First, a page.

I remember in 1999 being SO excited to learn about this new concept of corrective exercise. Up to that point I had trained mostly in a bodybuilding isolated muscle approach and was JUST getting introduced to the idea of functional training. Everything seemed so new and honestly, I was MOST excited by the idea that corrective exercise could help one of the biggest issues I had as a young coach in the industry.
That was realizing that so many people I was getting as clients had a host of aches/pains. Everything from shoulders, necks, low backs, knees, even hips and feet. It is VERY difficult to get people to achieve their fitness goals if their pain is stopping them from being able to move well enough to load their bodies, get into ranges of motion to build muscle, or be consistent enough because any flare up would always lead to missed sessions.
Like maybe many of you, it didn’t take long with the forms of corrective exercise I was exposed to at the time to learn that the dream of giving all these solutions quickly to people wasn’t reality. We added stretching, joint mobility drills, supposed good core exercises and not much changed. I was SO frustrated that I pretty much gave up on the idea of corrective exercise.
What we would learn is that corrective exercise really wasn’t the issue but rather what we thought of as corrective exercise.
Then something happened to me…I lost the ability to walk!
While I had battled back pain since I was 14, I thought I was doing all the right things the experts were talking about. I deadlifted, I did kettlebell swings, I was doing planks, and so forth. Yet, that didn’t help me when Jessica took me to the emergency room for severe pain down my leg and upon examination by the doctors they rushed me in an ambulance to a trauma 1 center to go into immediate surgery.
The neurosurgeon saw that my spinal cord was being compressed and if they didn’t do surgery I would lose the ability to control my bowels as well as create potential permanent damage to my nerves that would impact my ability to walk. So, yea, it wasn’t just I had a flare up with my back, this was as about as bad as it gets.
I’ll spare you all the fun details (like them opening me up from the front, moving my organs around to get to my spine, okay, you get the picture) and focus on the point. Not being able to even move my right leg not only drastically changed my life, but my view on corrective exercise.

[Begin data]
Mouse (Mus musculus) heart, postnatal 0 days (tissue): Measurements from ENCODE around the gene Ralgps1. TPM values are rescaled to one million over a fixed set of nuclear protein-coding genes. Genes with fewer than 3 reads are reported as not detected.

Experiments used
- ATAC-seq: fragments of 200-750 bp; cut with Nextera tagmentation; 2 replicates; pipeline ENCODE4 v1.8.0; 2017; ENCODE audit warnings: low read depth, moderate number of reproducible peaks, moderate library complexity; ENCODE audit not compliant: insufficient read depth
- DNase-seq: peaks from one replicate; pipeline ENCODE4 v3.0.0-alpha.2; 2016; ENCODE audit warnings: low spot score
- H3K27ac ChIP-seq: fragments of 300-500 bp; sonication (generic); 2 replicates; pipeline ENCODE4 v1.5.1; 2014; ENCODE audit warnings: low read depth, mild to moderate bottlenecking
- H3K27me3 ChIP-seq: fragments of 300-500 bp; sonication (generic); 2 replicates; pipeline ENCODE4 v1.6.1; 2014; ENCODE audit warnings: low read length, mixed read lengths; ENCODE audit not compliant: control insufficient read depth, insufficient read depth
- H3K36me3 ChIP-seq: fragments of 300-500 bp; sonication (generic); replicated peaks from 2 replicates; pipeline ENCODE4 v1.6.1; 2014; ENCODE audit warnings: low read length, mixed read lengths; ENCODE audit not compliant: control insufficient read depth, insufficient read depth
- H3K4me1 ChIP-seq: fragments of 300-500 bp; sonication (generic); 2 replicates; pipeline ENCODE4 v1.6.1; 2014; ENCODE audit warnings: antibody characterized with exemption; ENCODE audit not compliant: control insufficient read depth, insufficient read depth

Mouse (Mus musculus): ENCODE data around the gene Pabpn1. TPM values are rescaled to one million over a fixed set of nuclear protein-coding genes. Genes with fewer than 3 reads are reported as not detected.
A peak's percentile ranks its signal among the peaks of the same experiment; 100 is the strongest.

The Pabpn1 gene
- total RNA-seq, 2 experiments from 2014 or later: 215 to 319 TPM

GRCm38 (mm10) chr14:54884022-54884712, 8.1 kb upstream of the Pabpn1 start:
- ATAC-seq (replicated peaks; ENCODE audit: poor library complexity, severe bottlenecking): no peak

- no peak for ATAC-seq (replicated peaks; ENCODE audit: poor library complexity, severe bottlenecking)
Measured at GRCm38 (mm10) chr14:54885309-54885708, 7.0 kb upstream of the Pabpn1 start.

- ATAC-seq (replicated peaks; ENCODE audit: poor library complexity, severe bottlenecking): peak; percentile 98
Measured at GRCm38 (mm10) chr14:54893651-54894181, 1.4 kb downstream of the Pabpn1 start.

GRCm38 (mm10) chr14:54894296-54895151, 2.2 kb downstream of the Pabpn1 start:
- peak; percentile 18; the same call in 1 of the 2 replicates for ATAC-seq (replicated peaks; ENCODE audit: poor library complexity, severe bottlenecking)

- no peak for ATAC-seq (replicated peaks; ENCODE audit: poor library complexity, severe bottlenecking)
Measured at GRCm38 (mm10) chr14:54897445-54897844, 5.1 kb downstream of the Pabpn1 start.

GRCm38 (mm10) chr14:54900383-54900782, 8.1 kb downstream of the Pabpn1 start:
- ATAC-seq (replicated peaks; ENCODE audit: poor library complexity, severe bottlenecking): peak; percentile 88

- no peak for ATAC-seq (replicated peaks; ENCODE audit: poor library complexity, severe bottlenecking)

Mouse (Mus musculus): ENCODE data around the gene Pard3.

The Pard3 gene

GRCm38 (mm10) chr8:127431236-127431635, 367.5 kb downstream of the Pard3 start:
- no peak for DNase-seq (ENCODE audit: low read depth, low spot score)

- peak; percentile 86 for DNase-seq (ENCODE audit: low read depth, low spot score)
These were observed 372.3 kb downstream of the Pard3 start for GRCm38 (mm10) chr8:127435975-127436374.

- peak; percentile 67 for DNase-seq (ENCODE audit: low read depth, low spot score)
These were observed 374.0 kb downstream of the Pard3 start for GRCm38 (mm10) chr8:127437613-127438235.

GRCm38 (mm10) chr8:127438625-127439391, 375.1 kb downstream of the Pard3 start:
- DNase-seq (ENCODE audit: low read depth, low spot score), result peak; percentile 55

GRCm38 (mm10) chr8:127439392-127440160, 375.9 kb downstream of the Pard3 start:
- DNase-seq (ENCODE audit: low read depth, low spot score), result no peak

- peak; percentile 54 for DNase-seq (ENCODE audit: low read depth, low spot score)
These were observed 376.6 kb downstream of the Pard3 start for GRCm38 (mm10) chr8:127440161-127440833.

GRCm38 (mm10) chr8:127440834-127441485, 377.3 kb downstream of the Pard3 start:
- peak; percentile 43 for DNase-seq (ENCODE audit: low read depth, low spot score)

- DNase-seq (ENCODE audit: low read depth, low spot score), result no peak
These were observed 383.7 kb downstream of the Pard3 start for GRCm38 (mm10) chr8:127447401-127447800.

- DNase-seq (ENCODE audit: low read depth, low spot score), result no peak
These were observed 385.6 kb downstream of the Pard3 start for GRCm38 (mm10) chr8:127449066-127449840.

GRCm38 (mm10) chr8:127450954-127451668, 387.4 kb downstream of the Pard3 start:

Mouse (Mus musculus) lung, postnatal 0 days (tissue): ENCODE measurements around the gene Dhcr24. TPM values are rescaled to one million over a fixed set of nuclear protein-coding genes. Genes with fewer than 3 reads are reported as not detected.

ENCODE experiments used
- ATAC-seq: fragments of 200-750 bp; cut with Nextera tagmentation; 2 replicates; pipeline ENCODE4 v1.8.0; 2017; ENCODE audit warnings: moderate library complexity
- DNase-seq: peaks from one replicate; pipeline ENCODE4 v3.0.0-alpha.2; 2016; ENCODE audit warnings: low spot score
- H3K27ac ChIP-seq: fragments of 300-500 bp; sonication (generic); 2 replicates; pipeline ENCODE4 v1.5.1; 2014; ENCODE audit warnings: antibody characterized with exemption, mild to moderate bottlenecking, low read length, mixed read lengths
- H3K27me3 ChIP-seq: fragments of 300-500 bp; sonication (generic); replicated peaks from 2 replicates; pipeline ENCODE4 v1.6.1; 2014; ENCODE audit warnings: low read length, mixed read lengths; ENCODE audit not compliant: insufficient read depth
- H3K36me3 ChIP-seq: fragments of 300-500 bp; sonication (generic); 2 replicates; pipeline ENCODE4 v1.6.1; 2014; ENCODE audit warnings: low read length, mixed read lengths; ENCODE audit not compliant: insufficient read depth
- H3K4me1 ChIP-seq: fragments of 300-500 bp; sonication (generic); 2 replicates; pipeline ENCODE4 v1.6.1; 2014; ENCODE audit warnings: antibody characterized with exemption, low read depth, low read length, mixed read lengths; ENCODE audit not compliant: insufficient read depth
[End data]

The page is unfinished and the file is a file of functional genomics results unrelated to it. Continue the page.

How so? Let’s start with a working definition as many people will ask “what do you actually mean by corrective exercise? Isn’t that just good strength training?” While thoughtful strength training can offer benefits in the way we move and function, I believe corrective exercise is still different. The goal of corrective exercise is to restore proper motor control in order for the body to learn higher level functional strength training.
That may sound vague to some, so let me give some examples and break downs of the why’s and how’s.
Starting At The Right Level
I’ve heard some fitness pros try to suggest that ground based training is a movement pattern. Since there is no consistent pattern that is being performed on the ground (I can do a wide variety of patterns just being on the ground, that is like saying standing is a movement pattern) we consider this a way to build intensity by utilizing a certain environment.
The ground is often used in starting corrective exercise methods because we get to reduce the impact gravity has in requiring us to balance and stabilize our bodies.
Physical therapist, Jessica Bento, shows some great examples through our DVRT dead bug progressions. Learning to control our pelvis/trunk while our extremities move is a key quality to establish before moving to higher level corrective exercise.
We need to be still thoughtful before blindly adhering to some of these corrective exercise concepts. For example, a side plank would be considered a ground based exercise, but A LOT of people struggle to perform a side plank (even at the most foundational levels) because they are being asked to lift a significant portion of their own body weight. For a lot of people that isn’t possible so using a half kneeling position gives us an opportunity to build the qualities of a side plank without having the same issues.